In a recent poll, Americans were asked whether they thought the deficit had decreased or increased since Obama took office in 2009. 54% of Americans thought in increased and a mere 19% thought it decreased. Even a plurality of Democrats (32%) thought it increased with 21% thinking it stayed the same and 30% thinking it dropped. Perhaps this accounts for the majority disapproving of how Obama handled the deficit.
However, the deficit has indeed dropped not risen — and dropped substantially. In 2009, it stood at $1.4 trillion and 9.8% of GDP. In 2013, in 2009 dollars, it had shrunk to $680 billion or 4.1% of GDP. This year it is projected to be lower still. At $486 billion, it’s the lowest it’s been since 2008.
How about health insurance? Health insurance premiums have tended to rise every year. In the period 2004 to 2009, they rose 34%, i.e., 6% per year. In the period 2009 to 2014 that fell to 26%. In 2013, the increase was only 3% for families and 2% for individuals. This is a significant improvement. Nonetheless polling from back in May by Gallup shows Americans disapprove of the ACA by a 51% to 43% margin. So even though it shows signs of reining in costs and has clearly widened coverage, a majority disapproves of it. This month, Gallup found that 27% of Americans thought the ACA had hurt them and 16% thought it helped them. They also found Americans expected the ACA to make things worse over the long term by a 46% to 36% margin. (This margin has remained stable going back at least to June 2013.)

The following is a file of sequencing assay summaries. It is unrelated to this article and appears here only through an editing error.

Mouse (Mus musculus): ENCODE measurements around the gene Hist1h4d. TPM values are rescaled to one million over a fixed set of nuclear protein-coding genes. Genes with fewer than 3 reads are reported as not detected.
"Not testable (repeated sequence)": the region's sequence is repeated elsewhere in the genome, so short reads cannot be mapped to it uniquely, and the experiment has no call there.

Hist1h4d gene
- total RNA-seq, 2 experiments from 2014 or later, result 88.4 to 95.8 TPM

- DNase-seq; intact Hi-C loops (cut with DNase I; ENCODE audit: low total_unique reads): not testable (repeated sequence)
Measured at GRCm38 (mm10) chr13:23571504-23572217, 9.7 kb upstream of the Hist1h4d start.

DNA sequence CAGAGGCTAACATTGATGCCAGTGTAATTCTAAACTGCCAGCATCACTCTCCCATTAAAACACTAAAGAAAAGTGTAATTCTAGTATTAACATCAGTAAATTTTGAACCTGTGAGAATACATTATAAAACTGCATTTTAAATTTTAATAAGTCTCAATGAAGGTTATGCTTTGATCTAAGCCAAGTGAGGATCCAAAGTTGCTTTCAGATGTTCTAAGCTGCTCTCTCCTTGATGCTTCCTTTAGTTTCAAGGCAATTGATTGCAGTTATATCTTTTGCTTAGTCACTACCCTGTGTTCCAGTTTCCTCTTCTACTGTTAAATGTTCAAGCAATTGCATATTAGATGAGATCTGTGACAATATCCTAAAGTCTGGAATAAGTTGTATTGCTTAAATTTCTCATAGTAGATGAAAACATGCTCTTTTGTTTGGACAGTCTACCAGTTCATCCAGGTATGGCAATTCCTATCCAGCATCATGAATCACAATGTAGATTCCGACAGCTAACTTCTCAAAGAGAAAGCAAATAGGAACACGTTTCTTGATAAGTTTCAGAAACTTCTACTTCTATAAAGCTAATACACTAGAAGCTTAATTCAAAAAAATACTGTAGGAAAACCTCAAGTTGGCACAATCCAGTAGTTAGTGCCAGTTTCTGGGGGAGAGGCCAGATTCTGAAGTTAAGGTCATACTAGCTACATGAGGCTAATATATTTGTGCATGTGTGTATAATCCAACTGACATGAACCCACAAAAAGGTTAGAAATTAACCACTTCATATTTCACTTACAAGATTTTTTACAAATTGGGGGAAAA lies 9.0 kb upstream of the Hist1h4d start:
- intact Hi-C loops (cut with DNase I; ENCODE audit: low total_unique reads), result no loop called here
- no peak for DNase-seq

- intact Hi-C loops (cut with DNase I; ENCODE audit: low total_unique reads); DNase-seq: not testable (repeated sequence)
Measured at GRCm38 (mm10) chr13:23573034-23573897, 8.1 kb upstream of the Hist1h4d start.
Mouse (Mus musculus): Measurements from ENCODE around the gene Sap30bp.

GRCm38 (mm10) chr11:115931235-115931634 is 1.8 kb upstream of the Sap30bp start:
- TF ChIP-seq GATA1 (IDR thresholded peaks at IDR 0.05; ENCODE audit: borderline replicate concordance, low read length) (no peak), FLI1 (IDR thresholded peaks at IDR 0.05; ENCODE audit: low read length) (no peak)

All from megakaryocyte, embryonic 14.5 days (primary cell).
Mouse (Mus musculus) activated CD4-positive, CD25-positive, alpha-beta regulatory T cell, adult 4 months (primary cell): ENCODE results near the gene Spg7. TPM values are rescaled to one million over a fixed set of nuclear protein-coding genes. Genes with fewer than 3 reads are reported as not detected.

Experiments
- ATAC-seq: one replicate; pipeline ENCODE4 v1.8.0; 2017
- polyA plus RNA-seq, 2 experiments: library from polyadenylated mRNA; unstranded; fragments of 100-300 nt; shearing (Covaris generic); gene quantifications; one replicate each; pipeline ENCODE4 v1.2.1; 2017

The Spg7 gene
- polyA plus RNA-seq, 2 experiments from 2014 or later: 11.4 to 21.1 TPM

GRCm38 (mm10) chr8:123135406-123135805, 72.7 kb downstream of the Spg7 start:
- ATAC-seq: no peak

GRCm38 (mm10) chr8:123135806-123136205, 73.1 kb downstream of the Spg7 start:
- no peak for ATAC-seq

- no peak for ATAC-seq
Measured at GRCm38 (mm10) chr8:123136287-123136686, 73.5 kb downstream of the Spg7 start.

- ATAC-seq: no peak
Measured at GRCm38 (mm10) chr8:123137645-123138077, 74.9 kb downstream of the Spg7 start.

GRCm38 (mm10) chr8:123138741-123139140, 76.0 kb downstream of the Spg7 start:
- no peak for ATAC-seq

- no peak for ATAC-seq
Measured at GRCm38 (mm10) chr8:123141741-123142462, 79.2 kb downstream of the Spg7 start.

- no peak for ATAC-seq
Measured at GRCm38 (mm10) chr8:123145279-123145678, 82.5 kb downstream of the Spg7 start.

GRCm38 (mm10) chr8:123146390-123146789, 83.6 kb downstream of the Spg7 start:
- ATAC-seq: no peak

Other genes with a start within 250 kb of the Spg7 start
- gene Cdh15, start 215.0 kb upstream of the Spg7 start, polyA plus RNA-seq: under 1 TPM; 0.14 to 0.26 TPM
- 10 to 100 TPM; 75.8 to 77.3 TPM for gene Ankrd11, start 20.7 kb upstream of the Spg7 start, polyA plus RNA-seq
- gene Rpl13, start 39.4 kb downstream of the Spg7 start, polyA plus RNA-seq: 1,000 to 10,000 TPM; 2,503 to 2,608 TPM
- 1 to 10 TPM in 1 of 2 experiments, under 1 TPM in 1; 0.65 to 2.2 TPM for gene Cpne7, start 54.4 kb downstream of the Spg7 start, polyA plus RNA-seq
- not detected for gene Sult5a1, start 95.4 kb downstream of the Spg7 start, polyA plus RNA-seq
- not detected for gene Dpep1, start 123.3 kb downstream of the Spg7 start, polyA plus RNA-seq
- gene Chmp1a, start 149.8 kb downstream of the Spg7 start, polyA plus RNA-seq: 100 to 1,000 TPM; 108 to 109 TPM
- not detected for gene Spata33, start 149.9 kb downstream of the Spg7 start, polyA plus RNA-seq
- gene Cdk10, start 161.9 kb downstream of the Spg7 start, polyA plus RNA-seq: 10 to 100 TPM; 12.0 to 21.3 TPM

This suggests that Democrats are — as usual — doing a terrible job of running on the issues. If majorities of Americans think that the ACA has worsened healthcare and Obama has worsened the budget, someone at the Democratic National Committee is not doing his or her job.